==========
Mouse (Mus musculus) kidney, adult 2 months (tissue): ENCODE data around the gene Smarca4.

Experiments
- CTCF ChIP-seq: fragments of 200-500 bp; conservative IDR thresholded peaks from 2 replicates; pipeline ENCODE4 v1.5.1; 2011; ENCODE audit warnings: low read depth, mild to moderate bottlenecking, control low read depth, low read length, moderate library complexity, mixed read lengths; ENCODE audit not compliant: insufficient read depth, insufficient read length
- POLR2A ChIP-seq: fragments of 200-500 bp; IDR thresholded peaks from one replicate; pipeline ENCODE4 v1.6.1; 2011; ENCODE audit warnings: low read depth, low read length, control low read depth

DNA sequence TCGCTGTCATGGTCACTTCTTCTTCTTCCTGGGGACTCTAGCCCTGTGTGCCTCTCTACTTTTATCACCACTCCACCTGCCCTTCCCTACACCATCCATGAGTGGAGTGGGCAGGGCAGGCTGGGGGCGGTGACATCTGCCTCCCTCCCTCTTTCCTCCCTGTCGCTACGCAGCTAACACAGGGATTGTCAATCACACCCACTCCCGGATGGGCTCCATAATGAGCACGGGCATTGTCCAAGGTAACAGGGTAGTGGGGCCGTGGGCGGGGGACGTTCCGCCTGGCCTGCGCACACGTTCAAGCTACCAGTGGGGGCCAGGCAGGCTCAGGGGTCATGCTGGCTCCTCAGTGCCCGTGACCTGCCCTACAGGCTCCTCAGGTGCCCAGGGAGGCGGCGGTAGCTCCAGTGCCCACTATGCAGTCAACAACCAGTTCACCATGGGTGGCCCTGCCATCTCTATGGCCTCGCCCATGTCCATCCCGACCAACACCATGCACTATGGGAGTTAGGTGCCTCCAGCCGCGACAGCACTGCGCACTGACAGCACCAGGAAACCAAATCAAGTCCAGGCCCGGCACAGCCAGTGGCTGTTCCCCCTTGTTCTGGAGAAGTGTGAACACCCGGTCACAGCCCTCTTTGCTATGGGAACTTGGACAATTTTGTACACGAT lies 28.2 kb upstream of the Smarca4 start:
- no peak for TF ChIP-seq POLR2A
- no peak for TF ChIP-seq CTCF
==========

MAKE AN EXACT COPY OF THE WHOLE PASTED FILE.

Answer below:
Mouse (Mus musculus) kidney, adult 2 months (tissue): ENCODE data around the gene Smarca4.

Experiments
- CTCF ChIP-seq: fragments of 200-500 bp; conservative IDR thresholded peaks from 2 replicates; pipeline ENCODE4 v1.5.1; 2011; ENCODE audit warnings: low read depth, mild to moderate bottlenecking, control low read depth, low read length, moderate library complexity, mixed read lengths; ENCODE audit not compliant: insufficient read depth, insufficient read length
- POLR2A ChIP-seq: fragments of 200-500 bp; IDR thresholded peaks from one replicate; pipeline ENCODE4 v1.6.1; 2011; ENCODE audit warnings: low read depth, low read length, control low read depth

DNA sequence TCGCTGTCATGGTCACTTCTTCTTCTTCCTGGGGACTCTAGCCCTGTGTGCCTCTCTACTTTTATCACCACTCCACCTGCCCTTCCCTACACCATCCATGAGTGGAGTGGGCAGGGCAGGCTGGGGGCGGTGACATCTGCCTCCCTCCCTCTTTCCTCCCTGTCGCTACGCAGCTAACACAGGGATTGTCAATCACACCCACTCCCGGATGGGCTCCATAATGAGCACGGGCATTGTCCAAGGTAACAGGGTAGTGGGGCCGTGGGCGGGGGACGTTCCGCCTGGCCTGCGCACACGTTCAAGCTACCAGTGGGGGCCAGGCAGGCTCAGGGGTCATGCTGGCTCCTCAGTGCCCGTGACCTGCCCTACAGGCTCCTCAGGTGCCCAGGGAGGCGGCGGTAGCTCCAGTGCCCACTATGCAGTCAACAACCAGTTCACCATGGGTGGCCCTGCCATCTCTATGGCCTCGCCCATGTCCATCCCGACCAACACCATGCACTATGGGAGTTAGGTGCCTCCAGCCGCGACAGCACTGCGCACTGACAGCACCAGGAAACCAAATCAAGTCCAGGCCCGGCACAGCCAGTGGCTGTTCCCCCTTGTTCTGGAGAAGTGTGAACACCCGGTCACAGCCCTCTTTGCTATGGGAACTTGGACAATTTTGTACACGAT lies 28.2 kb upstream of the Smarca4 start:
- no peak for TF ChIP-seq POLR2A
- no peak for TF ChIP-seq CTCF